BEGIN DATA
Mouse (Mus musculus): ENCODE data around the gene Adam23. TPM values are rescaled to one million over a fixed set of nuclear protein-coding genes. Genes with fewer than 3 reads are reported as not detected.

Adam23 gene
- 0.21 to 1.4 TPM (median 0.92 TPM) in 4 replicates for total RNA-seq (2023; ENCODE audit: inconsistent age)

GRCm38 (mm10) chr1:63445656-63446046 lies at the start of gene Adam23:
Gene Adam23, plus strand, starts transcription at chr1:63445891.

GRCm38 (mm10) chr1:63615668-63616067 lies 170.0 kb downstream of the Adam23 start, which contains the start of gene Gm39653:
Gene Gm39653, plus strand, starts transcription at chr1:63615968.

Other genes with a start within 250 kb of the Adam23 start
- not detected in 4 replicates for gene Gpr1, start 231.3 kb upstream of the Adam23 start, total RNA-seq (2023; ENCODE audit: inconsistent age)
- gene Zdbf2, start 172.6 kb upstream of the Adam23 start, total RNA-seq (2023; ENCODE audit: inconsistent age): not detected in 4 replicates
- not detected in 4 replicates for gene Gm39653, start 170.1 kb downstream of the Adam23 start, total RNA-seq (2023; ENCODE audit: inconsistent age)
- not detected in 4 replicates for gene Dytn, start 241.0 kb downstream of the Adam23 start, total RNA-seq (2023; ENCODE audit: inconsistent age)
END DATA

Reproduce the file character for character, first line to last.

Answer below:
Mouse (Mus musculus): ENCODE data around the gene Adam23. TPM values are rescaled to one million over a fixed set of nuclear protein-coding genes. Genes with fewer than 3 reads are reported as not detected.

Adam23 gene
- 0.21 to 1.4 TPM (median 0.92 TPM) in 4 replicates for total RNA-seq (2023; ENCODE audit: inconsistent age)

GRCm38 (mm10) chr1:63445656-63446046 lies at the start of gene Adam23:
Gene Adam23, plus strand, starts transcription at chr1:63445891.

GRCm38 (mm10) chr1:63615668-63616067 lies 170.0 kb downstream of the Adam23 start, which contains the start of gene Gm39653:
Gene Gm39653, plus strand, starts transcription at chr1:63615968.

Other genes with a start within 250 kb of the Adam23 start
- not detected in 4 replicates for gene Gpr1, start 231.3 kb upstream of the Adam23 start, total RNA-seq (2023; ENCODE audit: inconsistent age)
- gene Zdbf2, start 172.6 kb upstream of the Adam23 start, total RNA-seq (2023; ENCODE audit: inconsistent age): not detected in 4 replicates
- not detected in 4 replicates for gene Gm39653, start 170.1 kb downstream of the Adam23 start, total RNA-seq (2023; ENCODE audit: inconsistent age)
- not detected in 4 replicates for gene Dytn, start 241.0 kb downstream of the Adam23 start, total RNA-seq (2023; ENCODE audit: inconsistent age)